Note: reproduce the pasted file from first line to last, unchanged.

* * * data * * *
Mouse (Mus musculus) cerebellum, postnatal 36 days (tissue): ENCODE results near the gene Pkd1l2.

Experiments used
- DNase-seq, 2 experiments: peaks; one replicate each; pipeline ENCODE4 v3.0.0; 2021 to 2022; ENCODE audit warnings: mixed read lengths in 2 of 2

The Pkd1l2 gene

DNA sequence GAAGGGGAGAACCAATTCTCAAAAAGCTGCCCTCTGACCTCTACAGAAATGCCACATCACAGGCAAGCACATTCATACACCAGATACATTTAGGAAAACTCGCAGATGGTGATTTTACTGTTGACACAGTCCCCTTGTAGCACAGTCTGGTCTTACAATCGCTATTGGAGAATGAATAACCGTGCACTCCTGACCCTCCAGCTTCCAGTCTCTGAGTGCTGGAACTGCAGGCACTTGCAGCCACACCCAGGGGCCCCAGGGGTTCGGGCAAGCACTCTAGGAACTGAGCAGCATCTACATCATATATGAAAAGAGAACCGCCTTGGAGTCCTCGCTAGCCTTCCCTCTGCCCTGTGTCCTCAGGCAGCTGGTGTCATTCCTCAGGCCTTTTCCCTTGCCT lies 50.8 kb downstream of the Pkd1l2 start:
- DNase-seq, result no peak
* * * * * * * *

Mouse (Mus musculus) cerebellum, postnatal 36 days (tissue): ENCODE results near the gene Pkd1l2.

Experiments used
- DNase-seq, 2 experiments: peaks; one replicate each; pipeline ENCODE4 v3.0.0; 2021 to 2022; ENCODE audit warnings: mixed read lengths in 2 of 2

The Pkd1l2 gene

DNA sequence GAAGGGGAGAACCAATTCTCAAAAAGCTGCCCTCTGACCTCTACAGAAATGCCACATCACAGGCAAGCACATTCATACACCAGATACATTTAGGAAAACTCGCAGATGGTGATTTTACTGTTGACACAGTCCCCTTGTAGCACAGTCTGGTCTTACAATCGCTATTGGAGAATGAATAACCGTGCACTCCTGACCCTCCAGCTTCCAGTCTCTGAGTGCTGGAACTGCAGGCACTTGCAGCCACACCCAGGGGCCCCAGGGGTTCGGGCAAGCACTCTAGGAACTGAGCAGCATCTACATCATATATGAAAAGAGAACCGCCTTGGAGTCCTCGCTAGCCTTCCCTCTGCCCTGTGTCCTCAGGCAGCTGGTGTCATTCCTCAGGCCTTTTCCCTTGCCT lies 50.8 kb downstream of the Pkd1l2 start:
- DNase-seq, result no peak